Steppin' Out: Astaire Sings
The Standard Starting Point for Singing Standards
To discover why Fred Astaire never got tangled up on his feet, listen to him sing. The most superlative dancer in film history, Astaire (1899–1987) had an exacting sense of phrasing and the ability to traipse through tricky vocal lines with an unflappable serenity. The composers of the Great American Songbook—George and Ira Gershwin, Irving Berlin, Cole Porter, Jerome Kern—depended on Astaire to introduce their songs to the world, and though he didn't have the most sterling voice or the sexiest persona, his innate musicality made him very well suited to that task. Virtually every jazz and saloon singer who reinterpreted these songs was familiar with his precise, unassuming treatments, which became the standard starting point for the singing of standards.
In 1952, during a rocky stretch at the box office (The Belle of New York had just tanked), Astaire and a top-shelf jazz combo gathered in Los Angeles to rerecord songs he'd done in musicals and films. The pianist Oscar Peterson was at the helm, and among the supporting cast was the virtuosic guitarist Barney Kessel and tenor saxophonist Flip Phillips. First collected on the four-LP The Astaire Story and now available as this single-disc "highlight" reel, these performances call from an era when poise mattered. Though the music around him gets "hot," there's nothing even remotely torrid about Astaire's singing—he catches the essential shape of such durable themes as "Dancing in the Dark," and then gets out of the way, leaving the instrumentalists plenty of breathing room. The atmosphere throughout is buoyant and assured, as Astaire, whose voice sounds warmer here than on the original soundtrack recordings, serves as an eager tour guide to these great songs, pointing out exactly what he finds so wonderful about each one.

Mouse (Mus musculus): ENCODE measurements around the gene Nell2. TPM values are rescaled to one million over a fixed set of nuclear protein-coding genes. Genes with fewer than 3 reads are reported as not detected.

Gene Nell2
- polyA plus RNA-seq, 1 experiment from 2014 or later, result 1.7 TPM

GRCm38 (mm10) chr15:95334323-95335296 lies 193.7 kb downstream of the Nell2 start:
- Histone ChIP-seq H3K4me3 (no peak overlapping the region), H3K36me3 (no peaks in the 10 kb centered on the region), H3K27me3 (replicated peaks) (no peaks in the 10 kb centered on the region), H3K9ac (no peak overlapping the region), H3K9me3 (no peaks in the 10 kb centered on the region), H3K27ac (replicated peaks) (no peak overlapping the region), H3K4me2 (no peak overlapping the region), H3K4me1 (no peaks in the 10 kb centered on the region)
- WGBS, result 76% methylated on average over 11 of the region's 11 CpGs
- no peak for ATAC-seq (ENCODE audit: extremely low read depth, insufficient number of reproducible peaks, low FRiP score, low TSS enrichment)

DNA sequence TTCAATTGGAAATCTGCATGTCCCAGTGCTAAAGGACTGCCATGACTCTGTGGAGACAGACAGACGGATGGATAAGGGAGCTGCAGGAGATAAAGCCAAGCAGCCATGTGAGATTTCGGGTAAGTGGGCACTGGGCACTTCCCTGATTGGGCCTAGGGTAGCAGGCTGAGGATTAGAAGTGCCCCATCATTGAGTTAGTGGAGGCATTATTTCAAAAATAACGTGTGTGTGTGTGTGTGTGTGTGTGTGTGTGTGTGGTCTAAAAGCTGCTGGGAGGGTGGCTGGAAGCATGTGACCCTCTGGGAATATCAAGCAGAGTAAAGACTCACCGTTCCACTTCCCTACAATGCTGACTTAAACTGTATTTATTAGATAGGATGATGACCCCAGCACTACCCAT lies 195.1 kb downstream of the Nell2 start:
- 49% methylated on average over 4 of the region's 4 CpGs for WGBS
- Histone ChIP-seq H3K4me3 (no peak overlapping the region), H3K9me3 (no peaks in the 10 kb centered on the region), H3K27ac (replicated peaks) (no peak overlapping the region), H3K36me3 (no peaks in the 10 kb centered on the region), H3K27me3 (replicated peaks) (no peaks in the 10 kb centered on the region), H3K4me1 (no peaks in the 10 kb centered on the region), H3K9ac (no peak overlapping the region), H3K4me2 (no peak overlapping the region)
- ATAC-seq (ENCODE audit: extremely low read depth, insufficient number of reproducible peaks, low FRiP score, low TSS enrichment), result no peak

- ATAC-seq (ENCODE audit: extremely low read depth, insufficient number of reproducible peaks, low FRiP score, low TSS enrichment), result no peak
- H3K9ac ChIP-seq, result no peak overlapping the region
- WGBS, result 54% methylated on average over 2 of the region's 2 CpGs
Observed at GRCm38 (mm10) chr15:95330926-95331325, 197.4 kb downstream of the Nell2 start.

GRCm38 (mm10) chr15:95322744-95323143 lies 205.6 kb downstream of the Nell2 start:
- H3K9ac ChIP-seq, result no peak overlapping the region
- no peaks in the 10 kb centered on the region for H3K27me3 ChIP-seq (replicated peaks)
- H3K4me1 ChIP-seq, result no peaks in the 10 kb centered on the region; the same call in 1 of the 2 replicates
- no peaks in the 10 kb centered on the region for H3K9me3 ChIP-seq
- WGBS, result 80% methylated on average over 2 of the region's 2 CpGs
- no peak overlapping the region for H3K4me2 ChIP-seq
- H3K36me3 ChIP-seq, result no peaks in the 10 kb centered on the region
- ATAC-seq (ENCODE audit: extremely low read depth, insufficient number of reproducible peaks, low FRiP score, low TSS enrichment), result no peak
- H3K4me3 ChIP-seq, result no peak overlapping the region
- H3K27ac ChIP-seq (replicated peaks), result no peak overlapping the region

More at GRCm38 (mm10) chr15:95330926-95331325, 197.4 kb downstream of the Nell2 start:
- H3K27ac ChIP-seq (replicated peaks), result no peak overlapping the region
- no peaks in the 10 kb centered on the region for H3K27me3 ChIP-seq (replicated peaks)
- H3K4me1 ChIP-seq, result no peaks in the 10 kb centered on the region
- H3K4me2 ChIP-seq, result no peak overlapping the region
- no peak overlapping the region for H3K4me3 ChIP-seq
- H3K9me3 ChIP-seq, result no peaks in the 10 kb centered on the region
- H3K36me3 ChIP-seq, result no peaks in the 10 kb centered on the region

Released: 1953, Verve (Reissued 1994)
Key Tracks: "Dancing in the Dark," "The Way You Look Tonight," "I Won't Dance," "The Continental"
Catalog Choice: The Essential Fred Astaire
Next Stop: Tony Bennett: Steppin' Out
After That: Chet Baker: Let's Get Lost